A new water rate schedule may be put in place July 1, but city officials haven't yet decided what that schedule will be.

Although not required to hold a public hearing regarding the billing policy because it will be changed by resolution, the City Council took comments from residents Tuesday anyway. None of the residents favored either the present or proposed billing systems. The city mailed out a notice in its monthly newsletter telling residents the water issue would be discussed. But the notice arrived the day of the discussion giving them short notice, complained a handful of residents who attended the meeting.The newsletter included the proposed water billing policy but not the policy the city approved in July 1997 that was never put into place. That policy was repealed earlier this year.

Councilwoman Charlee Hanna brought both up at the meeting. Hanna, who is over the water policy issue, said neither one is better than the present system. But the council refused to take action and tabled the issue until June 30. Hanna said she won't be present at that meeting. "Just leave me enough money to pay the bills," she said.

The council has been considering a change in the billing policy for about a year and a half. The policy that was approved, then repealed, had padding in it, Hanna told the Deseret News.

Under the present water billing policy, users are billed a flat $20 a month for up to 10,000 gallons, then must pay 45 cents per 1,000 gallons up to 100,000 gallons. The rate increases to 65 cents per 1,000 gallons for usage exceeding 100,000 gallons. That policy is unpopular, Hanna said, because the high flat rate penalizes residents who use little water.

"You are paying to water somebody else's garden every time you turn on the water to brush your teeth," Hanna said. The cost to produce the water for just indoor use is about $2 per 1,000 gallons, she said. That amount is based on winter usage.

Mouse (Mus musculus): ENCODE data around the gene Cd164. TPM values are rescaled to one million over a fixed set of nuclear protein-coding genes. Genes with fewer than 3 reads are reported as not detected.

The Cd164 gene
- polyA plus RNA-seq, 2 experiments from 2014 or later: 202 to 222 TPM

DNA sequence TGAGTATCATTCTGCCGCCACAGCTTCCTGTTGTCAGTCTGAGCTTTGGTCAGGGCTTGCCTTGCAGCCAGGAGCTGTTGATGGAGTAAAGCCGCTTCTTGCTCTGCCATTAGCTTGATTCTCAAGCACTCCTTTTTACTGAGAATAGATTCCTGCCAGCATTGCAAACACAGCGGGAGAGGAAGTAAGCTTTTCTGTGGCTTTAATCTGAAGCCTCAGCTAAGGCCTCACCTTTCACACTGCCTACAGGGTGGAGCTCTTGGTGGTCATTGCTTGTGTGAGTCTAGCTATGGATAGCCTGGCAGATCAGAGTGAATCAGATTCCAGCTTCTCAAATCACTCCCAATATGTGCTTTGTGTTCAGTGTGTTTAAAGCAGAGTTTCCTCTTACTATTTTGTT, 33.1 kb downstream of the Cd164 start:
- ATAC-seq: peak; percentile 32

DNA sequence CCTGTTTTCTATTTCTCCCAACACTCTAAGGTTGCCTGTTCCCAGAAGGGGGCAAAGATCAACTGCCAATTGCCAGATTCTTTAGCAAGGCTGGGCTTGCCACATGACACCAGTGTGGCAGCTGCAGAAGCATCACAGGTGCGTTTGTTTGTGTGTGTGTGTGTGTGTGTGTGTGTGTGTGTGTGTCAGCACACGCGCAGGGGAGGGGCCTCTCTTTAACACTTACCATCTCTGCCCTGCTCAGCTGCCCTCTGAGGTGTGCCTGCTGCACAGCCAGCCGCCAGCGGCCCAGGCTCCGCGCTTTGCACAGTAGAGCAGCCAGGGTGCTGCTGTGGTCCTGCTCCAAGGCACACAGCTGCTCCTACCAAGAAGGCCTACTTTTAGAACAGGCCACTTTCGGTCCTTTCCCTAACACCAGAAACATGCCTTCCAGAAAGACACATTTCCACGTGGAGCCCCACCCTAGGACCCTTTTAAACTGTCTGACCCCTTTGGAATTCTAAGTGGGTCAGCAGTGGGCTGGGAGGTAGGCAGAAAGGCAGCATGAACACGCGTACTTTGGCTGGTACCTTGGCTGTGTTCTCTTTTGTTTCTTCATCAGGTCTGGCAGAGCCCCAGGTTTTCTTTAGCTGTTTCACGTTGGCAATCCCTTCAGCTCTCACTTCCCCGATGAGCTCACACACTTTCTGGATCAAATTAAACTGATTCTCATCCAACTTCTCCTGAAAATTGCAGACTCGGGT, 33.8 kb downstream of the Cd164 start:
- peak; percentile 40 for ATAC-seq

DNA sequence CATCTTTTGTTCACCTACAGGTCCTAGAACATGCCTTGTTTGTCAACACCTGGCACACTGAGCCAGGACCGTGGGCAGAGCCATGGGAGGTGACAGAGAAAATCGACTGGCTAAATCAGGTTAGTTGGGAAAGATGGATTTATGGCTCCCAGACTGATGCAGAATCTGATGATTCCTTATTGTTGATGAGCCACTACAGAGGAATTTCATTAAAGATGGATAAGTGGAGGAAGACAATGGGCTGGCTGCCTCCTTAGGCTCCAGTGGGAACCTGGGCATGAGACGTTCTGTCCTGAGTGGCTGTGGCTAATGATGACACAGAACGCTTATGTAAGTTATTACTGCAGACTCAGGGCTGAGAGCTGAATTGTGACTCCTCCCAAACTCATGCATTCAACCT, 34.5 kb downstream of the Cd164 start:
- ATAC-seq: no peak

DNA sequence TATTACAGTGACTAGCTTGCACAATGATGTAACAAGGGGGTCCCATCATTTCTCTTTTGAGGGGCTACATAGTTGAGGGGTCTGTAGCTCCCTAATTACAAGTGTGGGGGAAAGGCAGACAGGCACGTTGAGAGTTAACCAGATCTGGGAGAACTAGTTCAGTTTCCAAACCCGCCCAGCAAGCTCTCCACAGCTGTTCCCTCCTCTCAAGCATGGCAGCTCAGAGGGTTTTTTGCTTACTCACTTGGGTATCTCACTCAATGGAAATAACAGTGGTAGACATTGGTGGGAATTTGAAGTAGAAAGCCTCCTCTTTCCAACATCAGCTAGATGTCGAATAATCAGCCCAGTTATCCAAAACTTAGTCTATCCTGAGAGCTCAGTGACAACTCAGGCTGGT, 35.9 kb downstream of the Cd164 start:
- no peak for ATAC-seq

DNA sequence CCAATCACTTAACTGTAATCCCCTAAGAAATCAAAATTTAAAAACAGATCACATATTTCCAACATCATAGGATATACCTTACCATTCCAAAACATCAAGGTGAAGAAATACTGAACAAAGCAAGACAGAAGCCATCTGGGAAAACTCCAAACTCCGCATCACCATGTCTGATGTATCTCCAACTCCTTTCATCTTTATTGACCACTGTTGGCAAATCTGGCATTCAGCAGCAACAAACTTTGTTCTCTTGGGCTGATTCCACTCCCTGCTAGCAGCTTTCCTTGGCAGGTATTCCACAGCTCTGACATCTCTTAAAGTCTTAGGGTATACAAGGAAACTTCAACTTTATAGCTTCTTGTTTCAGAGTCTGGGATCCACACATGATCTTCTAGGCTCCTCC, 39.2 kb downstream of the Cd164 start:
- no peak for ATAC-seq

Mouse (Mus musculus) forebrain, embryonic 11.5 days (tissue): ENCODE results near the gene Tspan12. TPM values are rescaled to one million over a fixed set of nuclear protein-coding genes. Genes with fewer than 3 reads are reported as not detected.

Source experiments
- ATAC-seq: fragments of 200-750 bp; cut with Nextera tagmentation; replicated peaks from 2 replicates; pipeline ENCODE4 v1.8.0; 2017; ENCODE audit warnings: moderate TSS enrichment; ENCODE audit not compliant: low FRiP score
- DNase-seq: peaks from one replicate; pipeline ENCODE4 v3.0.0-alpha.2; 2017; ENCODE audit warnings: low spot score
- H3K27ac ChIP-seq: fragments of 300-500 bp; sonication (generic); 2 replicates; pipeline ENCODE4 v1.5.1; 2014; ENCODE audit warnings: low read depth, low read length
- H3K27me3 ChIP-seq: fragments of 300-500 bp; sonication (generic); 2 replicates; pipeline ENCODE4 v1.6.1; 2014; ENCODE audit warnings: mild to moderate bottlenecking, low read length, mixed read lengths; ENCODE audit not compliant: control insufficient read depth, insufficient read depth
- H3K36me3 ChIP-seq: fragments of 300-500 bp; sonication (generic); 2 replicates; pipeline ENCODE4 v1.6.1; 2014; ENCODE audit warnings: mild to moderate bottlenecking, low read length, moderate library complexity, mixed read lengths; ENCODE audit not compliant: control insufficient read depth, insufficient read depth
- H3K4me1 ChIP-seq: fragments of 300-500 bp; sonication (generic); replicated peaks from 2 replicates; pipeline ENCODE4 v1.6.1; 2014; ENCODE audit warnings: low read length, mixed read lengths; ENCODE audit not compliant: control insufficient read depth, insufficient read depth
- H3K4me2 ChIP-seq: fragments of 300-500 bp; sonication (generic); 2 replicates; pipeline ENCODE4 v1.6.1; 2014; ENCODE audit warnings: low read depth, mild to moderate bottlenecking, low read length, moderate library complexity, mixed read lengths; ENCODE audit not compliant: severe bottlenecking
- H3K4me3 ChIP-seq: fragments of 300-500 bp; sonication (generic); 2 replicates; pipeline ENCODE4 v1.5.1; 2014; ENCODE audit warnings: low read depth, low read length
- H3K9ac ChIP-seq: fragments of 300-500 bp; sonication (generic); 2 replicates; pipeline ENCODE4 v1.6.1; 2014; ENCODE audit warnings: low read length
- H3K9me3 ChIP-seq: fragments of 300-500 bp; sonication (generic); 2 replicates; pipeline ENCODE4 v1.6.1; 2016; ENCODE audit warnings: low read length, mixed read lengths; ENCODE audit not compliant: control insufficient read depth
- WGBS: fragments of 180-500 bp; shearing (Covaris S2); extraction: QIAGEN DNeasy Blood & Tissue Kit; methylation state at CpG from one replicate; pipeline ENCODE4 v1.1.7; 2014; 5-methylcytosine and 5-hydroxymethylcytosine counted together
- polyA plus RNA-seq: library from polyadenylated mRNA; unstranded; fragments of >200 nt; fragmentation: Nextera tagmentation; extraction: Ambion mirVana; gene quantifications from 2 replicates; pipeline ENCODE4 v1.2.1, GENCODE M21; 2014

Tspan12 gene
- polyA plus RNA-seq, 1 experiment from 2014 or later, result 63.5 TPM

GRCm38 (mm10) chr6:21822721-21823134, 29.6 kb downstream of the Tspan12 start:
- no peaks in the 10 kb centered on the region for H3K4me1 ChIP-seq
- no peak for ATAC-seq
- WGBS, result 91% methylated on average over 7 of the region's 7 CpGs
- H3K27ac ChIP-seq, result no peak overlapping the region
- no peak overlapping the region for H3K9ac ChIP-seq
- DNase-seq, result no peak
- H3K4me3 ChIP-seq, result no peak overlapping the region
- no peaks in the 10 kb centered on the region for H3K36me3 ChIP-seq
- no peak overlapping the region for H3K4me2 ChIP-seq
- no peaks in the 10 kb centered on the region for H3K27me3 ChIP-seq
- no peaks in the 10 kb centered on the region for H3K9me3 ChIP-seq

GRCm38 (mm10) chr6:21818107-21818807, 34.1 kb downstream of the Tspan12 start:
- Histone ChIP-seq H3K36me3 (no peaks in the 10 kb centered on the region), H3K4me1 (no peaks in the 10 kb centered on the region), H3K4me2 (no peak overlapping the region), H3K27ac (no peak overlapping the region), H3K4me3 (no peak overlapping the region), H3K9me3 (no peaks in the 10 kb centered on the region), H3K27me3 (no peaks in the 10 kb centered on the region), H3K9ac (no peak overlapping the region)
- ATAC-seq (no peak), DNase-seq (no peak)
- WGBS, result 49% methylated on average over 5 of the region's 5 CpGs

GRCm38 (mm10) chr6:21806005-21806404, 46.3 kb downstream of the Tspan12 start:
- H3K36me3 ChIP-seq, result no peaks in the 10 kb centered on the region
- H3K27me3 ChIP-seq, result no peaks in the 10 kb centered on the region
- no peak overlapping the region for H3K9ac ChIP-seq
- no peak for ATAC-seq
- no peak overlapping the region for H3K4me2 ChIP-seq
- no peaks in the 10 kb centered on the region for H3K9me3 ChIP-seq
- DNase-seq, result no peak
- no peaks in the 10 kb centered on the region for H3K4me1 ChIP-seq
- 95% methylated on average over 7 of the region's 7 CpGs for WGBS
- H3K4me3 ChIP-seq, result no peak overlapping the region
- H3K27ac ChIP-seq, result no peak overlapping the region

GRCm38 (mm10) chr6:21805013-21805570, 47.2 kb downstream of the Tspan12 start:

The proposed billing system would have residents pay a $6 base rate to cover the cost of administration plus $1.10 per 1,000 gallons. Hanna said that policy didn't include the cost of expanding the system, which should be done with impact fees. She said she arrived at the costs by dividing the water budget by the number of water meters in town. "There is no padding," she said.

But the rate would change every year under that proposal, she add-ed.

The billing policy the council repealed was based on water conservation, Hanna said. It would give small water users a discount. Under that system, users would pay a $10 monthly service charge plus 60 cents for up to 12,000 gallons, then pay $1 for every additional 1,000 gallons used. That policy would benefit small users while large water users would make up the difference, she said.

But it, too, was unpopular. Residents believed the city was taking advantage of those watering their yards, Hanna said.

Bob Evans, a member of the city utility committee, suggested the issue be sent back to that body for a vote, noting the committee had been working on the issue since it began. But Hanna said it was difficult to get the committee to focus on the billing policy and it wasn't set up to vote on it.

Other residents complained the issue was being rushed through without giving residents much of an opportunity to comment. Mayor Richard Young said more detail about the proposed changes would go in the next city newsletter.

Culinary water is used both indoors and outdoors in Mapleton, but a secondary water system just for outdoor use is being built. It won't be ready for at least another year. Secondary water may not be as low cost as some residents believe, Hanna said. But it will reduce the pumping costs associated with culinary water. Meanwhile, whichever policy the city goes with will reduce water costs for some users and raise it for others, Hanna said.